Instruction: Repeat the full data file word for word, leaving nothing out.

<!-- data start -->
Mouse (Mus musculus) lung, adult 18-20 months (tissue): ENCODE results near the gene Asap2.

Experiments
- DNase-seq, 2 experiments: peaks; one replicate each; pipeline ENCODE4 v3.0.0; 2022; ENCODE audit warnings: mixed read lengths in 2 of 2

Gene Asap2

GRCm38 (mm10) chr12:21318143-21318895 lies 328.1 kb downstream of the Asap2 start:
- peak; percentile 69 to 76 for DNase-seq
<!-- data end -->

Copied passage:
Mouse (Mus musculus) lung, adult 18-20 months (tissue): ENCODE results near the gene Asap2.

Experiments
- DNase-seq, 2 experiments: peaks; one replicate each; pipeline ENCODE4 v3.0.0; 2022; ENCODE audit warnings: mixed read lengths in 2 of 2

Gene Asap2

GRCm38 (mm10) chr12:21318143-21318895 lies 328.1 kb downstream of the Asap2 start:
- peak; percentile 69 to 76 for DNase-seq